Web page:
Leaf tissue analysis can tell us what the plants are lacking.  Fortunately, custom foliar nutrition sprays can be used to help plants make great food quickly, while waiting on the soil to become well balanced.  Take care of your soil and plants, and they will take care of you so you can have the Best Year Ever!

 

Why Should I get my Pasture Tested?

By Dr. Jana Bogs, nutritional-horticulturist and horsewoman with a Master’s degree in animal science focused on equine nutrition

Your horse, or cow, or other grazing animal depends on its pasture to supply it with life-giving nutrients. There is a long list of nutrients in forage, including carbohydrates, proteins, fats, vitamins, minerals, fiber, enzymes and various phytonutrients, such as antioxidants. Even the structured water in the plants is important for maximizing your animal’s health. Getting the right balance and forms of nutrients is key.

Animals and people are meant to get their nutrients from food sources, not from ground up rocks and synthetic vitamins in “feed supplements”and “food supplements”. Plants are meant to utilize soil nutrients and complex them into food for animals and humans. Plant-sourced nutrients are better utilized at the cellular level, whereas ground up rocks, such as calcium phosphate, can end up causing metabolic problems such as soft tissue calcification.

Your pasture soil needs to be balanced with the right amounts of the various minerals, organic matter and water needed to support a thriving, diverse community of beneficial microbial life which, in turn, make nutrients available to the plants. The plants can then grow into healthy food for your animals. If your soil contains too little or too much of certain nutrients you will have problems, resulting in poor quality food which does not support your animal’s health. For example, too much potassium can cause metabolic syndrome in horses, leading to laminitis and founder. Too little zinc can result in cracked hooves. Copper deficiency can result in loss of skin pigmentation, hoof thrush and “rain rot”.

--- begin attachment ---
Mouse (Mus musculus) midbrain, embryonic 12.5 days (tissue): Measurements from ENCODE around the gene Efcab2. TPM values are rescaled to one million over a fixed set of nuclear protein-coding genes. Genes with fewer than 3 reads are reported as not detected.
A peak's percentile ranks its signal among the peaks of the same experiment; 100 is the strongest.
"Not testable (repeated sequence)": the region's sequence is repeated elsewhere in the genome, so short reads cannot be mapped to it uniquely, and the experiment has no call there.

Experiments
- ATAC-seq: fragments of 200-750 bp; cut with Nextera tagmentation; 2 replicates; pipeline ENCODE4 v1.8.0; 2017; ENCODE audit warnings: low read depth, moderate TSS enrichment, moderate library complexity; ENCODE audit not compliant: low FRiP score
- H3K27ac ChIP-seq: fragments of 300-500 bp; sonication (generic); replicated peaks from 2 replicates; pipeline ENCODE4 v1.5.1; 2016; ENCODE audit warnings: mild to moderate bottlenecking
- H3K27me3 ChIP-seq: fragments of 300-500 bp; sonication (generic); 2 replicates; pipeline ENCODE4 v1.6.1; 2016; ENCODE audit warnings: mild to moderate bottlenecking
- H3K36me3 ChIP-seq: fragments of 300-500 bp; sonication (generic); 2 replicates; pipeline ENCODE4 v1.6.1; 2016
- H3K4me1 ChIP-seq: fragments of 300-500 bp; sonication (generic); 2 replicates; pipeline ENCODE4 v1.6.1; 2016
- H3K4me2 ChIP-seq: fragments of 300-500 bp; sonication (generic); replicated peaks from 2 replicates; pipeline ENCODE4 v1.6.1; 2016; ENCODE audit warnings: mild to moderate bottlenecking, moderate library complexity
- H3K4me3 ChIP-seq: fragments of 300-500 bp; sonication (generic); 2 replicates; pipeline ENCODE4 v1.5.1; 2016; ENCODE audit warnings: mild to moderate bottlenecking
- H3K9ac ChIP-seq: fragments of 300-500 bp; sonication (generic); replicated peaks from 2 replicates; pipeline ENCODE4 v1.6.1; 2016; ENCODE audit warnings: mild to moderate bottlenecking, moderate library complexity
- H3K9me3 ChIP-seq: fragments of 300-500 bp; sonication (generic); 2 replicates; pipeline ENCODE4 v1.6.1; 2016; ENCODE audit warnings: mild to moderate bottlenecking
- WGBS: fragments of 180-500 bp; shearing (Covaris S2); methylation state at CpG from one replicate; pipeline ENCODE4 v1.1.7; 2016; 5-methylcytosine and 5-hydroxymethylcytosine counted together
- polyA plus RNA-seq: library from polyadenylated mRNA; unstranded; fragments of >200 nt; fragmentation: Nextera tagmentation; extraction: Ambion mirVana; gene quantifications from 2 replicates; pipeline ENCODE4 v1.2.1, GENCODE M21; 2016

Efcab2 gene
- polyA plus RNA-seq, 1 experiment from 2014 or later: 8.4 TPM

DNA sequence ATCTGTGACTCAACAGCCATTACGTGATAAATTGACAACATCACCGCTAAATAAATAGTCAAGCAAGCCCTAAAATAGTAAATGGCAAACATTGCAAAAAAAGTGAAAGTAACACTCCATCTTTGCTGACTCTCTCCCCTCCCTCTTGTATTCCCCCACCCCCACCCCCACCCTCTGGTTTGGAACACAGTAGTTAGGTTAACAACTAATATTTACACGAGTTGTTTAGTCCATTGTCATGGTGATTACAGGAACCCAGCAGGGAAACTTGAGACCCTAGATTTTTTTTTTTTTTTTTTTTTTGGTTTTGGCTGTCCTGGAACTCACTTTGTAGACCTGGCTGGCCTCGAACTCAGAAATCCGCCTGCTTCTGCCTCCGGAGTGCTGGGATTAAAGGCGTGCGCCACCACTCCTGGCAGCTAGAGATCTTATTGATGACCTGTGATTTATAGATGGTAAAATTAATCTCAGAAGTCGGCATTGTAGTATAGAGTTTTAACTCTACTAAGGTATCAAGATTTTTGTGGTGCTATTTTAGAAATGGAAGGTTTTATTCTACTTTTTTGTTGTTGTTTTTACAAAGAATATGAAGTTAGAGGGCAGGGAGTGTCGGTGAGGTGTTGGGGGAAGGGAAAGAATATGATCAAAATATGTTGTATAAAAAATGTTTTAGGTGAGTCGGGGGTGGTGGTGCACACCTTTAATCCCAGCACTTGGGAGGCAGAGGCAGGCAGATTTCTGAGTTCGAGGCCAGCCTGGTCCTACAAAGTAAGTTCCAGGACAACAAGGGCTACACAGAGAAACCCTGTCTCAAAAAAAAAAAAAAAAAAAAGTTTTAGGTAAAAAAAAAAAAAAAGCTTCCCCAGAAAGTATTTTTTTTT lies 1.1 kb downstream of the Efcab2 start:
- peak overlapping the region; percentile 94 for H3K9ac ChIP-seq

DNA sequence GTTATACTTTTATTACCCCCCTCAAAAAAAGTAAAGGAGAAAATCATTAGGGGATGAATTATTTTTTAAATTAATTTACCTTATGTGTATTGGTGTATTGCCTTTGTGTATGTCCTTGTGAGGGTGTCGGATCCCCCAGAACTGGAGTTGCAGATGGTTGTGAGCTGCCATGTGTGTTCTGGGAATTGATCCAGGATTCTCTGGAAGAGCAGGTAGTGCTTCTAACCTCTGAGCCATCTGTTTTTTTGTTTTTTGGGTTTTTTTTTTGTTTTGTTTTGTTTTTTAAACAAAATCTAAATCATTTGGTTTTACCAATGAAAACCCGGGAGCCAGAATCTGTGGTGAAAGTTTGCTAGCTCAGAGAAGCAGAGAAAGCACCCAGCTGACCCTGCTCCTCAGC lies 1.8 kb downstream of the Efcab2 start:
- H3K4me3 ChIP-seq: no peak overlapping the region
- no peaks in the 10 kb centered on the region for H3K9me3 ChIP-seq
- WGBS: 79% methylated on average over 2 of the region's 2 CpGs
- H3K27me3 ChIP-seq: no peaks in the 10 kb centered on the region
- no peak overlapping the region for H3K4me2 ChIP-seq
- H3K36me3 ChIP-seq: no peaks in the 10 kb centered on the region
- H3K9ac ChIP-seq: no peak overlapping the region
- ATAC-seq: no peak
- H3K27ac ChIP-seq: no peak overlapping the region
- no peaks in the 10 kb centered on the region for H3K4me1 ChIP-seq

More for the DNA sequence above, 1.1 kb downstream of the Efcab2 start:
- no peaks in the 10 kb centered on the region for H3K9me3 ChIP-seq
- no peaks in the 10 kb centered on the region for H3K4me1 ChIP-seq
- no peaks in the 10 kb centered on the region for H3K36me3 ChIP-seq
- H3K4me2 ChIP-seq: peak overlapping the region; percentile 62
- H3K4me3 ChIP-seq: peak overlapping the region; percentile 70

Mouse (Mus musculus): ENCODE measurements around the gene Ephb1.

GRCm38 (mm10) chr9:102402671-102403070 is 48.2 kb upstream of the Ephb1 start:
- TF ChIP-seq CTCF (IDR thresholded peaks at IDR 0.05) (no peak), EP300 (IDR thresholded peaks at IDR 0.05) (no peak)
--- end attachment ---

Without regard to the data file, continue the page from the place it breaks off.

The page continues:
Getting a good quality, comprehensive soil analysis including at least 12 mineral elements (preferably more), pH, cation exchange capacity, and organic matter is a great start. This will tell you what you need to put on the soil.

Having the actual pasture grass analyzed can be helpful as well. Nutrients can be sprayed on the grass to immediately improve the health of the grass.

Ideally, you should grow a variety of forages in your pasture so your animals can pick and choose what they need. In the wild, the animals would roam over a large area intuitively choosing what they need. Because we fence them in to a limited area, it’s up to us to help them achieve their needs. The love and effort we put into our pastures will return to us in the form of healthier, happier animals with fewer vet bills.

kissFor more information, check out my book, Beyond Organic…Growing for Maximum Nutrition and Flavor. It has a chapter dedicated to livestock, with an emphasis on horses. It’s available with free shipping on my website, www.BeyondOrganicConsulting.com . Aloha!

Dr. Bogs’ Video Interview by John Kohler of Growing Your Greens